A hint! I found confirmation on a random product page on amazon:

"Note 1: Resolutions above 1920x1200 60z require monitors to support DVI-D single link speed of 340MHZ, such as Dell U2711 & U3011 and Philips 288p6." ("active" Mini Displayport to DVI adaptor)

DisplayPort (vs HDMI) still applies here: the adaptor will only work with our "special" monitors, because the DisplayPort++ dual-mode (as in LVDS or TMDS, not dual-link!) version 1.1 transmits a single-link HDMI/DVI signal well above DVI single link specs, just like the HDMI output on my MBP.

By implication, DisplayPort to HDMI at high res should work, but clearly doesn't a lot of the time - searching Amazon for "DisplayPort to HDMI 4K" shows cheap cables and positive anecdotes. And DisplayPort to DVI-D single-link might work at higher resolutions if you have a monitor with this well-hidden beyond-spec feature, instead of having to buy the expensive converter to split it into 2 <165MHz dual link DVI channels.

Thank goodness for standards!

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The new retina MacBook Pro have the following support over HDMI :

  • Support for 1080p resolution at up to 60Hz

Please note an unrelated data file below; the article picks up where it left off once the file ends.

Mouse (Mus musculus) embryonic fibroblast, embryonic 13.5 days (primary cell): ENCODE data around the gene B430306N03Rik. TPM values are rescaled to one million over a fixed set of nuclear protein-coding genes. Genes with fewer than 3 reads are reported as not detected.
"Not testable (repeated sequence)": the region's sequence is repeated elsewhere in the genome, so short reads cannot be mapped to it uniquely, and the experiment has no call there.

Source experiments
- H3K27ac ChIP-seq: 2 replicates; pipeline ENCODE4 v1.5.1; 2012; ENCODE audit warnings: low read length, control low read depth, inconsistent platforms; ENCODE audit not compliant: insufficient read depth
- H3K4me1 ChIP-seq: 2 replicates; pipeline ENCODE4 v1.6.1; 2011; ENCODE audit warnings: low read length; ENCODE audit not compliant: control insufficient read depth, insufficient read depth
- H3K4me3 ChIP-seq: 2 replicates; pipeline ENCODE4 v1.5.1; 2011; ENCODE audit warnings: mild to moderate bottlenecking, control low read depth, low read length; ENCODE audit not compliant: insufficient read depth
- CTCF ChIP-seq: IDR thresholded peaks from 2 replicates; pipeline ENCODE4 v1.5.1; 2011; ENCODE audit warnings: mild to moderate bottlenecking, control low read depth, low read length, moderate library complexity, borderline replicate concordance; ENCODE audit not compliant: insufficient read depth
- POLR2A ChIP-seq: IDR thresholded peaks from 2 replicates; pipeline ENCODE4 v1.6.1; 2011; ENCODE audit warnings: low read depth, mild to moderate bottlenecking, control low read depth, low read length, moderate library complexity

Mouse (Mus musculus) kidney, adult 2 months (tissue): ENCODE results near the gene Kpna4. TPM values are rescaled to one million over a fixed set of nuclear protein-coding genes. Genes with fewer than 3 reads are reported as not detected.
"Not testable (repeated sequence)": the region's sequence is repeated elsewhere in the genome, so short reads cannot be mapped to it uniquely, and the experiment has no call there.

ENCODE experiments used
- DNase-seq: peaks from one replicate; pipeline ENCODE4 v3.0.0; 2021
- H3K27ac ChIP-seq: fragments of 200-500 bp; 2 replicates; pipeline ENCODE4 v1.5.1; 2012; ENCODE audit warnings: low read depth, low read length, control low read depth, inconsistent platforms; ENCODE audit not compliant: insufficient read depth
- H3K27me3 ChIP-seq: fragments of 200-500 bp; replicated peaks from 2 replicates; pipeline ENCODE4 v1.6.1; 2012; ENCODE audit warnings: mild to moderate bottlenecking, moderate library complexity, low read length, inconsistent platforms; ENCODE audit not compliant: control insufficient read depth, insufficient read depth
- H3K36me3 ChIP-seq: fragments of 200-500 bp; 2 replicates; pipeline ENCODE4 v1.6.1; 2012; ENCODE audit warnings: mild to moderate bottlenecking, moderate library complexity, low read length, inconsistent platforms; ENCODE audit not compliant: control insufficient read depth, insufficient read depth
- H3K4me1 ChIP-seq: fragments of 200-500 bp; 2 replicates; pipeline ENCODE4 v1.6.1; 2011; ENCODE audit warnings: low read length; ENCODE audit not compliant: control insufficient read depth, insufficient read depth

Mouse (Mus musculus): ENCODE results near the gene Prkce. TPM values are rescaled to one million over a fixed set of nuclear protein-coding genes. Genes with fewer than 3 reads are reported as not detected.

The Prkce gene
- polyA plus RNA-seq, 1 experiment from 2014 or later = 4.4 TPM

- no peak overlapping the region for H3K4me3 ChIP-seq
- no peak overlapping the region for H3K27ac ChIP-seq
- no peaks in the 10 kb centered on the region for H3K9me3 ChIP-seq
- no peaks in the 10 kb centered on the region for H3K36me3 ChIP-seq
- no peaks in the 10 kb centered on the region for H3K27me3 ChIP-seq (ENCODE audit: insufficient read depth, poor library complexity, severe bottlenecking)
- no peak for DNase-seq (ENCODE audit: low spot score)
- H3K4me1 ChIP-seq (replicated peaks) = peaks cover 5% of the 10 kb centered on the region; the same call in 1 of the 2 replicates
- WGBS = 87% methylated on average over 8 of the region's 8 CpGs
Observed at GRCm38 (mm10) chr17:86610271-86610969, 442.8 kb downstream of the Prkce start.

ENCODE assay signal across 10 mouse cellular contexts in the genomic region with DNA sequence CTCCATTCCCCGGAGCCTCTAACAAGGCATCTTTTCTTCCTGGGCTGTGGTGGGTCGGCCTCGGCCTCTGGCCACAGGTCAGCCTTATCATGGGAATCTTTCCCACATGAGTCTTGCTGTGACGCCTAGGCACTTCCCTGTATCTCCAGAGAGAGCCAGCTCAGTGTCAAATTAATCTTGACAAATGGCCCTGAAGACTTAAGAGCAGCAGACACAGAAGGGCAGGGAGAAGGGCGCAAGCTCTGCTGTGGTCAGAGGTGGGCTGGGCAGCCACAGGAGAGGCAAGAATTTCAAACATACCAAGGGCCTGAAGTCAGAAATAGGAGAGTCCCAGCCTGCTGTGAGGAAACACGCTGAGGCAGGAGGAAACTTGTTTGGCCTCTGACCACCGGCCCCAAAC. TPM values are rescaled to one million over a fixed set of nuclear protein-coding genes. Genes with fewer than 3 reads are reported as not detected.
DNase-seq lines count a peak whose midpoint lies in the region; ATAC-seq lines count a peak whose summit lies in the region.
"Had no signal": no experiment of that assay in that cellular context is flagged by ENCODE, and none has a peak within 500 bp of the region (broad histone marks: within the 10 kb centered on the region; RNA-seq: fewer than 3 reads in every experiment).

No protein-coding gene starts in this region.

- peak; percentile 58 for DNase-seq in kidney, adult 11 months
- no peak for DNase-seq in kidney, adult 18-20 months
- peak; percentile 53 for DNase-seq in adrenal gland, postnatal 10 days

• Support for 3840-by-2160 resolution at 30Hz
  • Support for 4096-by-2160 resolution at 24Hz

Specs at Apple.com.

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I just bought the mini displayport to DVI adapter(30 euro) but have not got a DVI cable yet. In the apple store they said this would get me the 2.5k resolution.

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I know it's anecdotal but I thought I'd share my similar situation.

I have a MacBook Pro (Retina, 13-inch, Late 2013) and I receive the following outputs using these cables:

  • hdmi -> hdmi only gives me 1080p
  • hdmi -> dvi (adapter) only gives me 1600x900
  • dvi -> hdmi (adapter) gives me 2560x1440

It's pretty backwards (literally), I know. But it's what's worked for my setup.

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I'm not sure if Apple changed anything with El Capitan, but I'm able to get 2560x1440 60hz with HDMI. I'm on a rMBP 13'' 2014. I'm connecting to Acer G257HU monitor. I can confirm using the monitor's overlay that it is indeed 1440p 60hz. Just using a standard Amazon HDMI cable.

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For additional and helpful information see this http://www.michaellabbe.com/DellU3011MacbookPro.html (bottom line!)

We're looking for long answers that provide some explanation and context. Don't just give a one-line answer; explain why your answer is right, ideally with citations. Answers that don't include explanations may be removed.

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I was able to get the Dell 3011 working at 2560x1600 resolution (30 Hz) when I run Windows 10 on a Macbook Retina and use the HDMI adapter. This means the hardware in the Macbook Retina will support 2560x1600 through the HDMI adapter. I set a custom resolution using the Intel HD Graphics Control Panel functionality. Don't know why this won't work when running macOS, but this would appear to mean that there is a software issue or potential software fix.